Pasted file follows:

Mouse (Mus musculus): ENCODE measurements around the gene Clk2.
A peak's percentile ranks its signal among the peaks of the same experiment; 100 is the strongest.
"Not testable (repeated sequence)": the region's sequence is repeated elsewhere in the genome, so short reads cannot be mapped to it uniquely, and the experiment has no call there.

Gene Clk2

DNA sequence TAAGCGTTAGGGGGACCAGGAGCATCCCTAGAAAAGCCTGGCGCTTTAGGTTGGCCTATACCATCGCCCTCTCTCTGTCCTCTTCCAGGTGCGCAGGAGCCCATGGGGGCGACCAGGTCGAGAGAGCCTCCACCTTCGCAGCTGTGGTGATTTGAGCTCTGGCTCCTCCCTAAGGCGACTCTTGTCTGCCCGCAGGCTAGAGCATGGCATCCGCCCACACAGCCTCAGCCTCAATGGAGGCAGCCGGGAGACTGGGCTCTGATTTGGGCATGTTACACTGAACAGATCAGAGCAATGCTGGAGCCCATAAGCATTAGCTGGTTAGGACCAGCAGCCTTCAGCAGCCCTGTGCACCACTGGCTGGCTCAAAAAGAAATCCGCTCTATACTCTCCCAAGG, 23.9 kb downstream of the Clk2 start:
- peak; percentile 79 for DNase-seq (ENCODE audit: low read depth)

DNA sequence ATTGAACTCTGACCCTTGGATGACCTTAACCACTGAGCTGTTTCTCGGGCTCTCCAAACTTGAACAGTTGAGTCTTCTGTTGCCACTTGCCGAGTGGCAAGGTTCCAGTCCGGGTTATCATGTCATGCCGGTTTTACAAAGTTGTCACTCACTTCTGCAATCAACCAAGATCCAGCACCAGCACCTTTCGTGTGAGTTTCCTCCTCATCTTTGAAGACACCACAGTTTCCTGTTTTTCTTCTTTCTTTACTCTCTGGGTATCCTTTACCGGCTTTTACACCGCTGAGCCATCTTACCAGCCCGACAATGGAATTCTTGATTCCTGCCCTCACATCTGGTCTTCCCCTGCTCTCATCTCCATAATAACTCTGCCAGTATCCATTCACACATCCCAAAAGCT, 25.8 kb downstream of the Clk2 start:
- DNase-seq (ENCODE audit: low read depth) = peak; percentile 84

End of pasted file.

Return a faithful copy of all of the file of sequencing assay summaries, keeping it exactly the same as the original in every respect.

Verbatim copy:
Mouse (Mus musculus): ENCODE measurements around the gene Clk2.
A peak's percentile ranks its signal among the peaks of the same experiment; 100 is the strongest.
"Not testable (repeated sequence)": the region's sequence is repeated elsewhere in the genome, so short reads cannot be mapped to it uniquely, and the experiment has no call there.

Gene Clk2

DNA sequence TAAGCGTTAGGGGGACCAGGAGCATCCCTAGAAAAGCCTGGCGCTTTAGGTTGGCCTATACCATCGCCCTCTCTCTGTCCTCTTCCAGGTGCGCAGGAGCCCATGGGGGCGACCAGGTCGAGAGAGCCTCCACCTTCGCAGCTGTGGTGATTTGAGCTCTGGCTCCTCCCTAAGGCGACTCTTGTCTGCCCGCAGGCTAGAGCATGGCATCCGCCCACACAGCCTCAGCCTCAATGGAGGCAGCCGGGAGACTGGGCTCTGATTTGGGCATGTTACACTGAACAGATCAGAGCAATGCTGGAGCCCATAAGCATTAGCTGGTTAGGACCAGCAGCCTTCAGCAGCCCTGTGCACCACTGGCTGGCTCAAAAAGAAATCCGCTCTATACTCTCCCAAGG, 23.9 kb downstream of the Clk2 start:
- peak; percentile 79 for DNase-seq (ENCODE audit: low read depth)

DNA sequence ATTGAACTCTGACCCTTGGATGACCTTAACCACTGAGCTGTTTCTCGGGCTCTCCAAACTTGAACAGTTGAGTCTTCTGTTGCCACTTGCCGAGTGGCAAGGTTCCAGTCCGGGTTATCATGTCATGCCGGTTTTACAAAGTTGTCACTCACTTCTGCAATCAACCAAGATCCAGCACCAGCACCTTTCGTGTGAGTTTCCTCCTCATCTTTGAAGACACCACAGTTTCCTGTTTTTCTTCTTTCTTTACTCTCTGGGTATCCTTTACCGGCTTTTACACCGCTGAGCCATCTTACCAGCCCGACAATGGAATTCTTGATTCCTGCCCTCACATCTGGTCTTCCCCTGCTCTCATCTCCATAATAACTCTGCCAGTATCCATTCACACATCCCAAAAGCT, 25.8 kb downstream of the Clk2 start:
- DNase-seq (ENCODE audit: low read depth) = peak; percentile 84